On the penultimate Friday of April 2022, the sunshine cuts through the cerulean sky. The bright light reflects off the pale orange and black brick Real Art Ways building in Hartford where people gather inside its theater to watch Call of the Forest: Forgotten Wisdom of the Trees. The smell of buttery popcorn from the concession stand permeates the theater amid hushed voices that fill the darkened room. A ball of energy seems to zip from person to person, as an event like this one would’ve been unthinkable two years ago. The film kick-started the Poets for a Greener World event hosted by the Connecticut Literary Festival to celebrate the earth almost two years after the state went into complete shutdown because of COVID-19. The pandemic wreaked havoc across the art community, changed established patterns for artists, and created unprecedented challenges. But it was their dedication to their craft, their determination, and their creativity that kept artists producing art throughout the pandemic.
Hailing from Hartford, but currently living in Bristol, Tim Adams, 27, plies his artistic trade as an actor for the Hole in the Wall Theater in New Britain, Connecticut. He has medium-length black hair, a beard, and sports a wide smile. Tim began acting in 2016 at the suggestion of a friend, when he was at Tunxis Community College. “I was like, I don’t know about this. But I auditioned. I got the part and I just loved it.” Adams says of his first acting role as Major Paul Petkoff in Arms the Man, which led him to discover his passion.
He later became involved with Hole in the Wall through their production of A Midsummer Night’s Dream. The role he auditioned for only had four lines, but after being cast, he remained around the theater, where he currently serves as an officer on the theater’s board.
Part of the beauty in working at Hole in the Wall, according to Adams, is the diversity of plays that they get to choose, from Shakespeare to Modernism. When the pandemic hit, things paradoxically stopped yet kept going at the same time. The lockdowns and strict social restrictions of 2020 had Adams putting his acting plans on hold, though he saw an increased need to grow.o, he got to planning. “I felt pretty good about where I was, very hopeful about expanding, and doing more around Connecticut.” A unique set of challenges arose for performing artists. “With theater, the audience is a major factor. And I didn’t really realize how much it was until the audience was gone. We did some pre-recorded shows just because we really had no other option,” he explains over Webex with half an eye roll and a shudder. Other pandemic pains, Adams explains, were the safety precautions imposed, like the masks that hindered the actors from performing their roles effectively because they rely on facial expressions so much. And the social distancing measures that prevented them from feeling each other’s “vibes.”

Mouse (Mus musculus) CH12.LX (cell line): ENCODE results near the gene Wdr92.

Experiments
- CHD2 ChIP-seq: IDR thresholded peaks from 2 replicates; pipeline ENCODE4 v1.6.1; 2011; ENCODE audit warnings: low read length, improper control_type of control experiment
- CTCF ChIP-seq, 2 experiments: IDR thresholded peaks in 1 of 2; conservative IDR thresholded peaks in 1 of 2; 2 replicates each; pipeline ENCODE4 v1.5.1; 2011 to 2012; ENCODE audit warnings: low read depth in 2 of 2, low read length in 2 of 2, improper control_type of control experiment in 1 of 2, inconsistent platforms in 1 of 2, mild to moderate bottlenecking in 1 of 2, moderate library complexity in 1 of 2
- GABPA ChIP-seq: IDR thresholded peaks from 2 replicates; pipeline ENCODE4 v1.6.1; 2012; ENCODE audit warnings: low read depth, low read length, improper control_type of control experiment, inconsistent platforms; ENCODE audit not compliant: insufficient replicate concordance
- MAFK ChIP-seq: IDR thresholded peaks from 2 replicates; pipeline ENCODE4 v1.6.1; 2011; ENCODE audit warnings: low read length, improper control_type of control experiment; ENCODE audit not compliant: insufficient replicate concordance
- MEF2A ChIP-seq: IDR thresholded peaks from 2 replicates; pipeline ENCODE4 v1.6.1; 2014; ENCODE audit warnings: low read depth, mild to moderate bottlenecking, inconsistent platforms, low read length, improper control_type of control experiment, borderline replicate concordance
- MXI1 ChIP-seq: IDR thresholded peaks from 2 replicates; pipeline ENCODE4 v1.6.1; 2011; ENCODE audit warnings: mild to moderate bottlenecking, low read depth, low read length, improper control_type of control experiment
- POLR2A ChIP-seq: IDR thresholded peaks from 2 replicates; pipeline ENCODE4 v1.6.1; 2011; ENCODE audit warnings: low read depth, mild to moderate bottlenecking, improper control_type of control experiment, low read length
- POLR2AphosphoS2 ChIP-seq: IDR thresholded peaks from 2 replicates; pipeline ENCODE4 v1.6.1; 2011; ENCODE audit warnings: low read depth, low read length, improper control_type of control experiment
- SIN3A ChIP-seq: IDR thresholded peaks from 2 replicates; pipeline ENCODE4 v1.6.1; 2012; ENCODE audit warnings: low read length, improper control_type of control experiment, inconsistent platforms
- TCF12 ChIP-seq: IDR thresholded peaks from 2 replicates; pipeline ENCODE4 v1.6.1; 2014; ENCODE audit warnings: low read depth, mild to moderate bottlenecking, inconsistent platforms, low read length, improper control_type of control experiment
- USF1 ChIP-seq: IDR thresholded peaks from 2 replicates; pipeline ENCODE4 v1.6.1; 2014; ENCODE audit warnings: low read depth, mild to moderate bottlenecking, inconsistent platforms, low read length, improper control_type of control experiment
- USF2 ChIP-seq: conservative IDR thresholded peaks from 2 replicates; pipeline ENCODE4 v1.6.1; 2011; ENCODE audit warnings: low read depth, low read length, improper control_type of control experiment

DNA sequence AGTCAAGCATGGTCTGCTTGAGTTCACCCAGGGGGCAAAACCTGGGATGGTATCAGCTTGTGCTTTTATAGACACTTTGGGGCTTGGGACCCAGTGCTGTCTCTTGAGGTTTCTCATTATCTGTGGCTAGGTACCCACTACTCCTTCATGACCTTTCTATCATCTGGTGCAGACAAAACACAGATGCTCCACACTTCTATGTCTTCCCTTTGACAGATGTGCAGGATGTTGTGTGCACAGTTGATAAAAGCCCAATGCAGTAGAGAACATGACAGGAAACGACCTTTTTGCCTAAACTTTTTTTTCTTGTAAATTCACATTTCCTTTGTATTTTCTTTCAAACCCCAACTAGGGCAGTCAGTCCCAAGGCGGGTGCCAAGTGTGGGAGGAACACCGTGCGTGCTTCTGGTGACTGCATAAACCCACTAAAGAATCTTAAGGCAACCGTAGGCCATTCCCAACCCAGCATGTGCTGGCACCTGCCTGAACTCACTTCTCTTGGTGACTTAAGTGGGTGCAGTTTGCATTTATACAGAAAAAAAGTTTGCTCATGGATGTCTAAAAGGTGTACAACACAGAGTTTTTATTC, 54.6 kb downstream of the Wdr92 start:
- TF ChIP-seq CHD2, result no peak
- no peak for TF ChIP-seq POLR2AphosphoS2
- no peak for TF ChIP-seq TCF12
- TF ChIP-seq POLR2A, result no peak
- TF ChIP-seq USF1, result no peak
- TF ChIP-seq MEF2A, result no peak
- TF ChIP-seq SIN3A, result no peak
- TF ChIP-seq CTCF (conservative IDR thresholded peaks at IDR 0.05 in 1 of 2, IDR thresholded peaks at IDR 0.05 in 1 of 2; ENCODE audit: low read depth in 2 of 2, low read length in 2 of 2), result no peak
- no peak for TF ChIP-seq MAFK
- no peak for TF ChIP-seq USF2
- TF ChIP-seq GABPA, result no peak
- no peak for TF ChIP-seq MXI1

Two years after the onset of the pandemic, Adams is filled with hope and ready to pull the curtain on COVID-19: “There are a lot of theaters that are really itching to go; everyone wants to do some shows. Everyone wants to do theater. And I think we all saw how much it meant to us, and how much it meant to the community.”
The United States is a country of brushes and bombs. The arts and all it encompasses make up 4.5 percent of the country’s gross domestic product, or $878 billion, according to the latest data from the Bureau of Economic Analysis and the National Endowment for the Arts. In contrast, the nation allotted $768 billion to the military budget in 2022. Independent artists (actors, writers, musicians, visual artists), or creatives not backed by big agencies and corporations, contributed $38 billion, or 4 percent of the total contributions. This is important because in an era where entertainment is becoming vital to Americans’ lives, independent artists remain the most vulnerable, and the data doesn’t tell the complete story of how COVID-19 affected them.
The pandemic brought many firsts for writer Lara Ehrlich. Author of Animal Wife, a collection of short stories which won 2018’s Red Hen Press Fiction Award, Ehrlich presents an interesting case study because she published her book in the middle of the pandemic. Ehrlich admits she’s always known she wanted to be a writer; she kept journals documenting her life, while also writing short stories and attempting to write novels. Ehrlich thought she wanted to be a journalist at first, and almost went to journalism school, but decided not to pursue it, but found her way back to journalism later. She was an editor for Boston University’s alumni magazines and did feature and news writing. “Anything having to do with stories is what I’m writing. At heart, it’s all about fiction,” she says over the phone.